Bobcat Heavy-Duty Grader Attachments Increase Versatility
📅 Mon July 20, 2009 - National Edition
Bobcat now offers two additional grader options for larger and more powerful loaders. New features include hydraulic side-shift for easier grading in tight areas or next to obstacles and an end-wing kit to use the grader like a box blade.
Using a grader attachment on a Bobcat loader is an alternative to dozers and an efficient method of spreading and grading material, especially on job sites larger equipment can’t access. Bobcat now offers two additional grader options for larger and more powerful loaders. New features include hydraulic side-shift for easier grading in tight areas or next to obstacles and an end-wing kit to use the grader like a box blade.
Grader attachments are typically used to prepare base material for roads, parking lots, buildings, sports fields and lawns. The new 96- and 108-in. (244 and 274 cm) graders are approved for use on Bobcat S300 and S330 skid steer loaders; the Bobcat A300 all-wheel steer loader; and the T250, T300 and T320 compact track loaders.
The combination of a heavy-duty grader on an approved loader will move as much material as a small, dedicated dozer. When used with the Bobcat laser-control system, grader attachments on loaders will grade material to within plus or minus 0.25 in. (.6 cm) of the desired grade, according to the manufacturer.
Bobcat graders have blades that move six different ways to grade any surface. A new feature available on heavy-duty graders is hydraulic side shift, which moves the blade as much as 13 in. (33 cm) to the left or right, making it easier to grade next to buildings, poles and other obstacles. This feature eliminates hand labor and excessive movement of the loader when grading. When the grader approaches an obstacle, such as a pole, the blade can be moved out of the way and then moved back in place once the pole has been passed.
A feature normally found on dedicated dozers also is now available on Bobcat heavy-duty graders. A proportional hydraulic valve provides three speeds at which the moldboard is raised or lowered so operation is more closely matched to the speed of the loader. The longer the operator presses the button that controls the valve, the faster the moldboard moves. The operator can make small adjustments when performing fine grading or move the moldboard more quickly when making faster passes.
The proportional hydraulic valve provides smoother operation and quicker reaction of the grader when used with a laser-control system. With the laser system, the farther the blade is from grade, the more quickly it will move to grade. A high-speed moldboard raise-and-lower function is available on loaders with selectable joystick controls, to allow the operator to override the laser system and make quick adjustments as necessary.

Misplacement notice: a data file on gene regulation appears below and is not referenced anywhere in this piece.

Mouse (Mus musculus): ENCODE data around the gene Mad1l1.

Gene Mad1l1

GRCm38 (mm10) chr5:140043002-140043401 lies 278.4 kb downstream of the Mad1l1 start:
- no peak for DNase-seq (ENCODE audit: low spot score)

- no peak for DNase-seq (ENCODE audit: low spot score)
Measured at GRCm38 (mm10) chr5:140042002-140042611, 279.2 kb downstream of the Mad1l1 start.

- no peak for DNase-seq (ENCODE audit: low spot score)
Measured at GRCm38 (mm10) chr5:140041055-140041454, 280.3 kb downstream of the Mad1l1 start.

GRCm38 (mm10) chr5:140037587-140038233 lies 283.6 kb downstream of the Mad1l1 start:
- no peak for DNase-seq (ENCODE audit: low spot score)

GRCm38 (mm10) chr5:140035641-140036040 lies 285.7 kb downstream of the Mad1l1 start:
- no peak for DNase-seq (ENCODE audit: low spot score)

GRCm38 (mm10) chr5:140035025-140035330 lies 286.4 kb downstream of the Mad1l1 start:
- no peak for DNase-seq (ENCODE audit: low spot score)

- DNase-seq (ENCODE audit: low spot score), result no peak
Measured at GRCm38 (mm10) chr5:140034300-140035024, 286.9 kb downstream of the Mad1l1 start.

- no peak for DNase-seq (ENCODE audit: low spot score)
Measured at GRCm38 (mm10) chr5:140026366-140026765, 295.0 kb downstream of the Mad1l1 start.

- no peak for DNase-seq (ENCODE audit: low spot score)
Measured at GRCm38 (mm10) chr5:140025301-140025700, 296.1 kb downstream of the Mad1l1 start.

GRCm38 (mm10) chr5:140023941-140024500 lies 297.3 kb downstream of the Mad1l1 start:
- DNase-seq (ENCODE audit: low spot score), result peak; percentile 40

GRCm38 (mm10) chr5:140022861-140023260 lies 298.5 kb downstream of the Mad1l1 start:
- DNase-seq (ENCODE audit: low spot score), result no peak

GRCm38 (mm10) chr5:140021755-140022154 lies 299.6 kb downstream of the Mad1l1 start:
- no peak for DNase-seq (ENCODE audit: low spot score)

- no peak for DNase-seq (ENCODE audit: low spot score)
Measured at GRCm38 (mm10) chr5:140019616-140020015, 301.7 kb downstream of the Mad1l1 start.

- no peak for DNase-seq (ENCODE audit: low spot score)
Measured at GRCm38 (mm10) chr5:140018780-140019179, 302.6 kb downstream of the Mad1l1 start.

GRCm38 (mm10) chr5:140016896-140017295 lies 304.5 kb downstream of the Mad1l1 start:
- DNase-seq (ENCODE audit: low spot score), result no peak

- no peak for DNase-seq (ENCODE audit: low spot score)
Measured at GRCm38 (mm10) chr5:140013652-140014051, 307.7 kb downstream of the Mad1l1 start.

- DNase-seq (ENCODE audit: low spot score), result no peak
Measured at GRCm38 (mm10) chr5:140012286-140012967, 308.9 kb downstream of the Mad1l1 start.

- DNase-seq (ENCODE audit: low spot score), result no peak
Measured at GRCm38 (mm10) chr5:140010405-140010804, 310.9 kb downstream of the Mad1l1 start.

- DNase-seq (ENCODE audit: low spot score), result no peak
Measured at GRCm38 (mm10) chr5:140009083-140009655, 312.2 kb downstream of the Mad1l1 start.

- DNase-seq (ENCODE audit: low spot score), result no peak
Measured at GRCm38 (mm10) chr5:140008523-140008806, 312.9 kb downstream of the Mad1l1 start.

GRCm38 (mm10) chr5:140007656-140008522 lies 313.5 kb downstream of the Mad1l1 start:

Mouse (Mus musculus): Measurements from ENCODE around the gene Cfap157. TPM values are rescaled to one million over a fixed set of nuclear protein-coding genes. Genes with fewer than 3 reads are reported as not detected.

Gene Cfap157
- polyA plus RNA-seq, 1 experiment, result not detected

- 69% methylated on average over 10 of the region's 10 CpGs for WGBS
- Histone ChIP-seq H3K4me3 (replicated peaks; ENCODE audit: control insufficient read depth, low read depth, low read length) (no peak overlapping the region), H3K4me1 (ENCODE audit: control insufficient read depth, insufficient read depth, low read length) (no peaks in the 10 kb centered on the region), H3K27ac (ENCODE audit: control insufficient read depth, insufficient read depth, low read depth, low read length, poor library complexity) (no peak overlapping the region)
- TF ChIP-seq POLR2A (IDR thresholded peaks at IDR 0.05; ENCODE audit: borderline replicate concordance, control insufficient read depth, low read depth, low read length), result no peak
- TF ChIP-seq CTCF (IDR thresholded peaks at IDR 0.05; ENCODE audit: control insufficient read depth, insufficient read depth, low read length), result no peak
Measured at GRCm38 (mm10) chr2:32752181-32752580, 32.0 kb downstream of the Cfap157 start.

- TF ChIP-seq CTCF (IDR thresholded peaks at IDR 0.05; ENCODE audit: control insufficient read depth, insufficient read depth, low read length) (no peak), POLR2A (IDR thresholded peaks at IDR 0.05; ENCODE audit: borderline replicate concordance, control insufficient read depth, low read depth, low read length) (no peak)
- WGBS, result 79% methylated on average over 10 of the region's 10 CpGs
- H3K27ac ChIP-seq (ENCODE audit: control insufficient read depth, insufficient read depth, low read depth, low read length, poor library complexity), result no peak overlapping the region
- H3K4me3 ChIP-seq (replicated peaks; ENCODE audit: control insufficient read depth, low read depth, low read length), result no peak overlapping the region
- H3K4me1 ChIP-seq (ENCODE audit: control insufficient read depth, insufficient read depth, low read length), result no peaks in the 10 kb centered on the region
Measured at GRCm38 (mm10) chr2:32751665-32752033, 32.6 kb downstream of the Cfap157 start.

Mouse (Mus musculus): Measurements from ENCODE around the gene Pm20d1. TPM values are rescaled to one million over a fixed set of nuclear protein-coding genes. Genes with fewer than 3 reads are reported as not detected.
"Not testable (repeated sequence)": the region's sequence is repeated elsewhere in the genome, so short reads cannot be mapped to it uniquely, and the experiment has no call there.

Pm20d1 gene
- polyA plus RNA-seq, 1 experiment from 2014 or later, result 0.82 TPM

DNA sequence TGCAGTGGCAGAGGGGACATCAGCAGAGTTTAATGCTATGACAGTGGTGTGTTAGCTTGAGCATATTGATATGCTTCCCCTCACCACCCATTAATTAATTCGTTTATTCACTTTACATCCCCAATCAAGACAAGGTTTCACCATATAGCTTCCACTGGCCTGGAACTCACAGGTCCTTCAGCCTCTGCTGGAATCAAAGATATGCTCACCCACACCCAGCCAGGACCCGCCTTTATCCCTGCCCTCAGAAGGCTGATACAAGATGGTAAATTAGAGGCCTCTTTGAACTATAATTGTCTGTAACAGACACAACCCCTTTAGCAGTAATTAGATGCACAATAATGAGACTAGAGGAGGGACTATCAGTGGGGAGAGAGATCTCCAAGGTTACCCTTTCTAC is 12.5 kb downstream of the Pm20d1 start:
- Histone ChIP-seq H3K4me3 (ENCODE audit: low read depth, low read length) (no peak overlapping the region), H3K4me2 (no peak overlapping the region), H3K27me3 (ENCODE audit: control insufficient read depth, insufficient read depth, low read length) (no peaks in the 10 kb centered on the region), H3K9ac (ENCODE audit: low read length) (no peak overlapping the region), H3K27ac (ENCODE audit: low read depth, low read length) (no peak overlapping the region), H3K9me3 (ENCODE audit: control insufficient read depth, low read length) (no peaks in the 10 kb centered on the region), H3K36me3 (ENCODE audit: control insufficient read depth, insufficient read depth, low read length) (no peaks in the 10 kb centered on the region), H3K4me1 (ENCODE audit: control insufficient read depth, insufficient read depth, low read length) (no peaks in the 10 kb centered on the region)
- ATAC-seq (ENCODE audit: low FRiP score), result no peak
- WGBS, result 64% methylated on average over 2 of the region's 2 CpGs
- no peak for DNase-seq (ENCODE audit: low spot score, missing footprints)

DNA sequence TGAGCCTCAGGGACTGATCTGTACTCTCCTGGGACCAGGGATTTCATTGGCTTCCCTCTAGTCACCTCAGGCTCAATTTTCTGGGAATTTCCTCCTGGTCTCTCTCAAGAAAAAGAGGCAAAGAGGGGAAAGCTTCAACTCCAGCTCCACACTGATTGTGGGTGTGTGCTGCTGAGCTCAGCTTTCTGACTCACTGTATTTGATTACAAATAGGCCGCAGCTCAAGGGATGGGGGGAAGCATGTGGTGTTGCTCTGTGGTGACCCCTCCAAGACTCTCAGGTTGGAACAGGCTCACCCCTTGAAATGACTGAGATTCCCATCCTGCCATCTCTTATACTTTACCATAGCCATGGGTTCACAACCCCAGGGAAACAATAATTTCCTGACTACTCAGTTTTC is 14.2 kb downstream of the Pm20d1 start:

The front bolster on the graders oscillates 12 degrees to the right or left to minimize the effect of uneven ground and how much and how quickly the blade needs to respond while grading. The tires on the bolster provide flotation to keep the grader moving smoothly over the work area, according to the manufacturer.
A dirt shield has been mounted over the moldboard to keep material pushing forward instead of coming over the top of the grader. The cutting edge of the moldboard is reversible, and when the edge wears out, it can be flipped over to provide a fresh cutting blade.
A bolt-on end wing kit is available to turn the grader into a box blade. This kit gives the grader two different functions, eliminating the need for an additional attachment. Using the grader with the box blade end wings enables the operator to carry more material, especially sand and gravel, when doing fine grading.
Bobcat recently released new laser receivers for use with grader and box blade attachments. The receivers combine new features that improve grading accuracy and speed while making it easier to make adjustments to the grade. These improvements include in-cab grade control, allowing the operator to adjust the grade from the cab instead of getting out of the machine to raise and lower the transmitter. This feature requires Bobcat selectable joystick controls and permits operators to change the blade position up to 2 in. (5 cm) in either direction to quickly alter the grade.
Another improvement to the new laser receivers is a longer photo cell, making it possible for the attachment to travel farther up or down without losing the signal from the transmitter. This feature enables the operator to stay in the machine to adjust the transmitter and decreases the number of passes it takes for the attachment to complete the grade.
For more information, visit www.bobcat.com.